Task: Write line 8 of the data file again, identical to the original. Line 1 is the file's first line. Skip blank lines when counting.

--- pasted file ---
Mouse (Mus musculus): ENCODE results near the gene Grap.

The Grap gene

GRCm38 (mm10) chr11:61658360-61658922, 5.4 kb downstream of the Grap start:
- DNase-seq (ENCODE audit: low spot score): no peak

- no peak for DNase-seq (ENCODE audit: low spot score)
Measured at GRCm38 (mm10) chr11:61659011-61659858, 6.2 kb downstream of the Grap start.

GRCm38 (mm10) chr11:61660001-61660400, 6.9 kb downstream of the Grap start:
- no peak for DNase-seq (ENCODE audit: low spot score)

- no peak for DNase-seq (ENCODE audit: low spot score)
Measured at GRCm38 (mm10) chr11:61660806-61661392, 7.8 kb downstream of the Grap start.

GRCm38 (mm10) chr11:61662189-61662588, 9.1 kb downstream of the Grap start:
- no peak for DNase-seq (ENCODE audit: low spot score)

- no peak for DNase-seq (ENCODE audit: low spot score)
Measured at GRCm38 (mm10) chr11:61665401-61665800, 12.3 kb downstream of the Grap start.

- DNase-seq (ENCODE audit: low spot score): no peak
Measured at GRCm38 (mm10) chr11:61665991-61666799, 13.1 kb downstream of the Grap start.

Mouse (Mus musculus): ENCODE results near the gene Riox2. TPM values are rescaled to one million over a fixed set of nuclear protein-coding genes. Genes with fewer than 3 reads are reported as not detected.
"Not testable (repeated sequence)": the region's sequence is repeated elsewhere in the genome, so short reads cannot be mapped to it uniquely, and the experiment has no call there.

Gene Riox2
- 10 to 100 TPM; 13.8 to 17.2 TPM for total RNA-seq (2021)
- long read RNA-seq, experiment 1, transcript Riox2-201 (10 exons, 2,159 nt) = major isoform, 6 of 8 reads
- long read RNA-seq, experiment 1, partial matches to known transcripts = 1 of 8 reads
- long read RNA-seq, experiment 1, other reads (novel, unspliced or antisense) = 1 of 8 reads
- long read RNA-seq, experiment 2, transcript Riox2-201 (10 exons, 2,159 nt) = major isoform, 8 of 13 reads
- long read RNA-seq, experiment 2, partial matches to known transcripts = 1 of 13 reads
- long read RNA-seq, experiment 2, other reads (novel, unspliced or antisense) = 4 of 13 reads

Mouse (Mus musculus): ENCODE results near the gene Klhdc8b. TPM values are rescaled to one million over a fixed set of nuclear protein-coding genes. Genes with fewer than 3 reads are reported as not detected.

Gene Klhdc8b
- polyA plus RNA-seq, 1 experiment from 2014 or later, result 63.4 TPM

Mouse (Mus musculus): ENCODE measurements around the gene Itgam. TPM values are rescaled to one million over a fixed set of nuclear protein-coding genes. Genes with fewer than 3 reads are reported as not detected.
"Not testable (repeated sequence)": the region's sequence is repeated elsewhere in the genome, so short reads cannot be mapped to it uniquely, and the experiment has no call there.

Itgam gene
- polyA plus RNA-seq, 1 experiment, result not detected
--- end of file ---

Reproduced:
- no peak for DNase-seq (ENCODE audit: low spot score)